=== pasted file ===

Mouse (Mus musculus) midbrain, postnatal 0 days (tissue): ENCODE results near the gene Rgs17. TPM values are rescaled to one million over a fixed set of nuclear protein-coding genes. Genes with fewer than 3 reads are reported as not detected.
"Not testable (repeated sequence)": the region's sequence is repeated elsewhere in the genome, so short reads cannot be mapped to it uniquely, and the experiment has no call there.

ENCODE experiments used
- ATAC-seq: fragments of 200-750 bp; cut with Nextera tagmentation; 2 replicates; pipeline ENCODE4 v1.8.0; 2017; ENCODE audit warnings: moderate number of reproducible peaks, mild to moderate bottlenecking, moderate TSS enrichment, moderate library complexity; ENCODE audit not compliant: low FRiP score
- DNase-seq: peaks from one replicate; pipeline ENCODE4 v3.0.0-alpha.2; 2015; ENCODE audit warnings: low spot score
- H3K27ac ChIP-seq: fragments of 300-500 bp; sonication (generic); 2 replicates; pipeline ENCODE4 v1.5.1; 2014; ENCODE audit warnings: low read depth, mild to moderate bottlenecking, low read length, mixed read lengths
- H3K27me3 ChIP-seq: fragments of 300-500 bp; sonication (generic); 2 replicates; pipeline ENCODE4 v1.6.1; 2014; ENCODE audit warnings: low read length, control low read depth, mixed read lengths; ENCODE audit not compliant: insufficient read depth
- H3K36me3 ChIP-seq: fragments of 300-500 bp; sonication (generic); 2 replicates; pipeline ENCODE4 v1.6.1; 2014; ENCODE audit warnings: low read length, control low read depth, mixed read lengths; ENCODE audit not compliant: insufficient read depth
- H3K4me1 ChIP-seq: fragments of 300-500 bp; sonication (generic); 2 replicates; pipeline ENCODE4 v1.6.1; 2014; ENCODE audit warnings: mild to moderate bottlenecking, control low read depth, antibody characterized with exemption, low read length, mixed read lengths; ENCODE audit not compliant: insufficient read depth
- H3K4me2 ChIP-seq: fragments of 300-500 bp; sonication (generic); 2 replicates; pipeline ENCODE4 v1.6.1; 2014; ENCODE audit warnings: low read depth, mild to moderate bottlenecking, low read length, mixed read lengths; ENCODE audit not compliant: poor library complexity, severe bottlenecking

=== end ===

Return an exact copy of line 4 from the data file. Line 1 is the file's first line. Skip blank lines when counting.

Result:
- ATAC-seq: fragments of 200-750 bp; cut with Nextera tagmentation; 2 replicates; pipeline ENCODE4 v1.8.0; 2017; ENCODE audit warnings: moderate number of reproducible peaks, mild to moderate bottlenecking, moderate TSS enrichment, moderate library complexity; ENCODE audit not compliant: low FRiP score